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How to Help Staffers of the Wonderful 19 Bar After Fire

Plus allowing women's toplessness, banning book bans, and catching up with an area teacher in today's Flyover news roundup.


Noooooooo 🙁

Welcome back to The Flyover, your daily digest of important, overlooked, and/or interesting Minnesota news stories.

'With Love, Everyone Is 86'd Until Further Notice'

On Friday, The 19 Bar—the wonderful, historic, cozy, divey, warm, dimly lit, perfect-place-to-play-pool 19 Bar—suffered a terrible fire. It was a freak blaze, according to WCCO, ignited after a garbage truck hit a power pole, which toppled and caught fire when it landed on top of the bar. No one was hurt, according to a Friday evening post on the bar's Facebook page, but the pictures are painful to look at: collapsing ceilings, tremendous smoke/fire/water damage, ruin all around.

Open since 1952, The 19 is the oldest queer bar in Minnesota and one of the oldest queer bars nationwide. If you'd like to support the 19's eight out-of-work staffers, you can contribute via this GoFundMe or this one. There's also a benefit with live entertainment (and Jello shots) planned for April 7 at The Saloon.

"We will have to face this challenge one day at a time and will update as needed," the 19's Facebook post reads. "With love, everyone is 86'd until further notice."

Talkin' Toplessness

Weren't we freeing the nipple back in like, 2012? Not in Minnesota, apparently—the Star Tribune's Louis Krauss has the scoop on a state legislator's attempt to make it legal for women to go topless. House Rep. Samantha Sencer-Mura (DFL-Minneapolis) heard about the case of Eloisa Plancarte, who was sentenced to 90 days in jail for walking around a convenience store parking lot with her breasts exposed in 2021, and whose conviction was just upheld in February by the Minnesota Court of Appeals in February. (The judges, two men and one woman, voted 2-1 to uphold—take a guess how they voted!)

Sencer-Mura has proposed amending Minnesota law so that exposed breasts can't be considered indecent exposure. And while she says she knows her proposal probably won't get a hearing this year, she tells Krauss she wants to get the ball rolling, especially as our understanding of gender identity evolves. In other words: Can a law enforcement officer always look at a topless person and say, "That's a woman"?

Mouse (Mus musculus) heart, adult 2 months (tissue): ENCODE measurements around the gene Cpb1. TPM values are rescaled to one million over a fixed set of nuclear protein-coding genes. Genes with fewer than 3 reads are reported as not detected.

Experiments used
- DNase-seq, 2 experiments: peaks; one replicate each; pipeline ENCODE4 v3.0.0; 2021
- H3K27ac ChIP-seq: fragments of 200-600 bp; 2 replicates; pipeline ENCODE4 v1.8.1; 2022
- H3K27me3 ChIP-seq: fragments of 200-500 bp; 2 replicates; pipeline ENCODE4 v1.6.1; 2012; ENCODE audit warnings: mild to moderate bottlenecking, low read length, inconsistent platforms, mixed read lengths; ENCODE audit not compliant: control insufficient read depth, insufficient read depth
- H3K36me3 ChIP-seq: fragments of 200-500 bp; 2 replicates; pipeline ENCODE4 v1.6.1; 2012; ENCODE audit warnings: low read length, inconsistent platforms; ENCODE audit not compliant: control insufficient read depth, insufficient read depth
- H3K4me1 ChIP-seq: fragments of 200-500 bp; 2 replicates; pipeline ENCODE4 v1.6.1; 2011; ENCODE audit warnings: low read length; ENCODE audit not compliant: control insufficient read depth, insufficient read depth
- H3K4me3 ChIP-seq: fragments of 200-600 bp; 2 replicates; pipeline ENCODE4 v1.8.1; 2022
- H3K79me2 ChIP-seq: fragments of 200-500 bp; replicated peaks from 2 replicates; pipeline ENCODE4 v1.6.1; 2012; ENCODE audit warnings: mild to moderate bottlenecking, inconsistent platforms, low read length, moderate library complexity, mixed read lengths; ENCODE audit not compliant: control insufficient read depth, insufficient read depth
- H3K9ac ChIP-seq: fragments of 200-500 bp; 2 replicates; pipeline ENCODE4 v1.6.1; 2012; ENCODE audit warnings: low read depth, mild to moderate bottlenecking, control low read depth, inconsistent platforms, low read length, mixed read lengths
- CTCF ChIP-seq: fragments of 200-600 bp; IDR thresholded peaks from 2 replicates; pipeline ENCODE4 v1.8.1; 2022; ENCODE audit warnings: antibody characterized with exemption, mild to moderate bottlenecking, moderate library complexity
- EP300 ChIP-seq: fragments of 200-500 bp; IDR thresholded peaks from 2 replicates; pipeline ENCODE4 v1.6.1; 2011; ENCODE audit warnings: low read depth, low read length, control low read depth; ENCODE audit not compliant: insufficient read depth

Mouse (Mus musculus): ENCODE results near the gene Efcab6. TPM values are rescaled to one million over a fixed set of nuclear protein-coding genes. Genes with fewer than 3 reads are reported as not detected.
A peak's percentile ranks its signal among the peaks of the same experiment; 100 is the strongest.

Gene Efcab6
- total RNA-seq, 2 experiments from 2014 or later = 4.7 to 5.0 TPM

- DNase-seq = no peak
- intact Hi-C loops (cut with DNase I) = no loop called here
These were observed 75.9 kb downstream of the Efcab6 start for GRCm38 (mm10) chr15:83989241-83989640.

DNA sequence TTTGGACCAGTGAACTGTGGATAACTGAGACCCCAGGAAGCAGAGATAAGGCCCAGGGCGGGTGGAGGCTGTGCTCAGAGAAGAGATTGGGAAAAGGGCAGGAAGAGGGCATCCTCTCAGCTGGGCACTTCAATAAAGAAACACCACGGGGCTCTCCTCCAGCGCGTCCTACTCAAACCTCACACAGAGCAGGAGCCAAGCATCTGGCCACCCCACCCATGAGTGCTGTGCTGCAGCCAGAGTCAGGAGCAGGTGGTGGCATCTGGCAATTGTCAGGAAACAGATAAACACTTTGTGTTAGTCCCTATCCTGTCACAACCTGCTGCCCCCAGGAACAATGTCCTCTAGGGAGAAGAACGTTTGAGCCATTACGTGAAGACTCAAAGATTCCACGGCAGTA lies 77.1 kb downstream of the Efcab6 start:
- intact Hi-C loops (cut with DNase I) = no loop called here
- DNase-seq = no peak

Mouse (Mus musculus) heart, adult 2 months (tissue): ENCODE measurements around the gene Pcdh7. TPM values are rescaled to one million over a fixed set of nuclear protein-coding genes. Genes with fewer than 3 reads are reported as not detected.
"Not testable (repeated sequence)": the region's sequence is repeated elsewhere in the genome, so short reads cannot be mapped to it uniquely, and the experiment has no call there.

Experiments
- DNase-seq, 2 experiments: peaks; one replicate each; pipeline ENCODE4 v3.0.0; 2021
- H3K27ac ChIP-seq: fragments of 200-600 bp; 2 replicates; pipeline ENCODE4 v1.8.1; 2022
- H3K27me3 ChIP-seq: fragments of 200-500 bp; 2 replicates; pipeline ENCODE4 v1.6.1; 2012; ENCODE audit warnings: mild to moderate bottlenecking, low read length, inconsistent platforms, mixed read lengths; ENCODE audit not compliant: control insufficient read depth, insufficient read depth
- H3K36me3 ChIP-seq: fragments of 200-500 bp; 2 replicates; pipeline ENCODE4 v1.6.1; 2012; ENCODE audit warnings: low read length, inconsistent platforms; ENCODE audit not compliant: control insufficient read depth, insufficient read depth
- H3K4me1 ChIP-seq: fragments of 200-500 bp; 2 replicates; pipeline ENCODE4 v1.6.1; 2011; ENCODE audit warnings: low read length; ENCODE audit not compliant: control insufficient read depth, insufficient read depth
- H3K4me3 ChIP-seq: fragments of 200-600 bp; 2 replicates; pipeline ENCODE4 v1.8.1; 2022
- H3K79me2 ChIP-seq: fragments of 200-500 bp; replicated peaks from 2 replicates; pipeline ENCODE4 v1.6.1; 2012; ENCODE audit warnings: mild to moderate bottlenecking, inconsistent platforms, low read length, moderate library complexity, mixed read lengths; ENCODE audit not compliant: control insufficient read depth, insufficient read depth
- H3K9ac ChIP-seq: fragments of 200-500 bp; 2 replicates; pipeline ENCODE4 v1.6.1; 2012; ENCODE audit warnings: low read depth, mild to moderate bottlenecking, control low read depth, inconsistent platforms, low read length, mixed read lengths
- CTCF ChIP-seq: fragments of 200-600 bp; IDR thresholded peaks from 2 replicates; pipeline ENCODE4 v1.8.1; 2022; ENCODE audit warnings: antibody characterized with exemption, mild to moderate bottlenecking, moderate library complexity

Elsewhere at the Capitol...

A Ban on Book Bans

While states like Texas and Florida eliminate books from schools and libraries, Minnesota's House and Senate have introduced bills that would prohibit the banning of books on on "content or subjective objections," MPR's Peter Cox reports. (Hmmm, sound familiar?) The so-called "ban on book bans" has support from a number of state officials, including Gov. Tim Walz and Lt. Gov. Peggy Flanagan, who spoke in support of the bills at St. Paul's Como Park Senior High School last week.

“It is a powerful, powerful tool, so the fact that folks are trying to take that away from our students, I just don’t get it," Flanagan said. "When my kid is excited about a book, it is a win. Right?”

You tell 'em, Lt. Guv!

Meet Mr. Eich

Enough politics! Let's catch up with Matt Eicheldinger, known to his Wayzata sixth graders as Mr. Eich. Or, let's let Mpls.St.Paul Mag's Steve Marsh catch up with him—he already did, over dan dan noodles at a Bloomington Szechuan restaurant.

Eicheldinger currently has the the No. 1 pre-ordered book at Barnes & Noble, Matt Sprouts and the Curse of the Ten Broken Toes, and he's one of the most popular teachers on social media, with 300,000 followers on Instagram and another 100K on TikTok. He talked with MSP about teaching through Covid, getting inside the mind of a sixth grader, the loooong journey to getting his new book published (he has five book deals now), and Nathan Fielder’s The Curse in a funny and enlightening Q&A.

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